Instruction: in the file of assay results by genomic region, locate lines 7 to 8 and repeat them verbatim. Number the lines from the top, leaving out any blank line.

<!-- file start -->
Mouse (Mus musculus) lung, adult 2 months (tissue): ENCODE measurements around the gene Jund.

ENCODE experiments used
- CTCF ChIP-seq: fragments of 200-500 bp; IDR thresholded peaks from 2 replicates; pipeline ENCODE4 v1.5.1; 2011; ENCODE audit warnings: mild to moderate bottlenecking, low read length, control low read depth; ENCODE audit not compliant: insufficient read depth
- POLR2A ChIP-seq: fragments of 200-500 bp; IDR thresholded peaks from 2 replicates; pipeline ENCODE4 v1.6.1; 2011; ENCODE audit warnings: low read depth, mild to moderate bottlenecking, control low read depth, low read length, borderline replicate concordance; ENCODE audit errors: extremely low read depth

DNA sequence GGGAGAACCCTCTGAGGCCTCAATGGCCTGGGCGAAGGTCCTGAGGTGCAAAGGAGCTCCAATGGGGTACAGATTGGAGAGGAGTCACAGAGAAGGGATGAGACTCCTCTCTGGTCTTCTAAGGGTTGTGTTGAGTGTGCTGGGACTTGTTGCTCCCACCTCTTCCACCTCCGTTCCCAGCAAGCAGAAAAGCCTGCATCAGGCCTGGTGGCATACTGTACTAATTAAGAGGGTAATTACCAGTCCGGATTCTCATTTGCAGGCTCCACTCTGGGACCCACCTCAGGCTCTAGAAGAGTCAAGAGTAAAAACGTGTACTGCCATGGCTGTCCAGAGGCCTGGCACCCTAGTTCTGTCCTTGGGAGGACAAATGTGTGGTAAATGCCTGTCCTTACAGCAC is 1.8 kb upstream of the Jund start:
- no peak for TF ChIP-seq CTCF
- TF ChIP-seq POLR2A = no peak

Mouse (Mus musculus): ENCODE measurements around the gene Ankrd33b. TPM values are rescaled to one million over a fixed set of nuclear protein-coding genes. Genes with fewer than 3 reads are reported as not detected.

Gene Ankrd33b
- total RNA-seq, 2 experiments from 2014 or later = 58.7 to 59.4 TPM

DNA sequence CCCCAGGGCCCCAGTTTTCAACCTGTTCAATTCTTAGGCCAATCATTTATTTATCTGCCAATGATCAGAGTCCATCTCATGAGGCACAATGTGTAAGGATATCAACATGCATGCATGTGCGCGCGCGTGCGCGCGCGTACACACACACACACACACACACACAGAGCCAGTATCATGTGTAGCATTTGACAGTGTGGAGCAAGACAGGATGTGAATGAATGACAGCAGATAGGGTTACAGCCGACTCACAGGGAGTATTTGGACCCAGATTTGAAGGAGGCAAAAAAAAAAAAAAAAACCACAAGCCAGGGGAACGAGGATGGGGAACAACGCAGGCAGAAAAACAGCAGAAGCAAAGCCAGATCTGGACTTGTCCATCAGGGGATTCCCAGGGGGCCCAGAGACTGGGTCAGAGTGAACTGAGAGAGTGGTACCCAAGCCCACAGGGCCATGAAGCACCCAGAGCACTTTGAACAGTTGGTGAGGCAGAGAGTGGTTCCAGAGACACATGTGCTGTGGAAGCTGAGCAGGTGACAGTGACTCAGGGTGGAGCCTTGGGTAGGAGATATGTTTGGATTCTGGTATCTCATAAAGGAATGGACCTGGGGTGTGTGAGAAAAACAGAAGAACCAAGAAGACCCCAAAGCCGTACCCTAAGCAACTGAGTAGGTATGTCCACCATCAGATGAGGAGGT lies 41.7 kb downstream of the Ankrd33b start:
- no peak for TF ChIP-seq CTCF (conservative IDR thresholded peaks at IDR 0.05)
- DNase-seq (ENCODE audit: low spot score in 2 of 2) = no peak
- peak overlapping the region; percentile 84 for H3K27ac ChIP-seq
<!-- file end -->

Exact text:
- TF ChIP-seq POLR2A = no peak

Mouse (Mus musculus): ENCODE measurements around the gene Ankrd33b. TPM values are rescaled to one million over a fixed set of nuclear protein-coding genes. Genes with fewer than 3 reads are reported as not detected.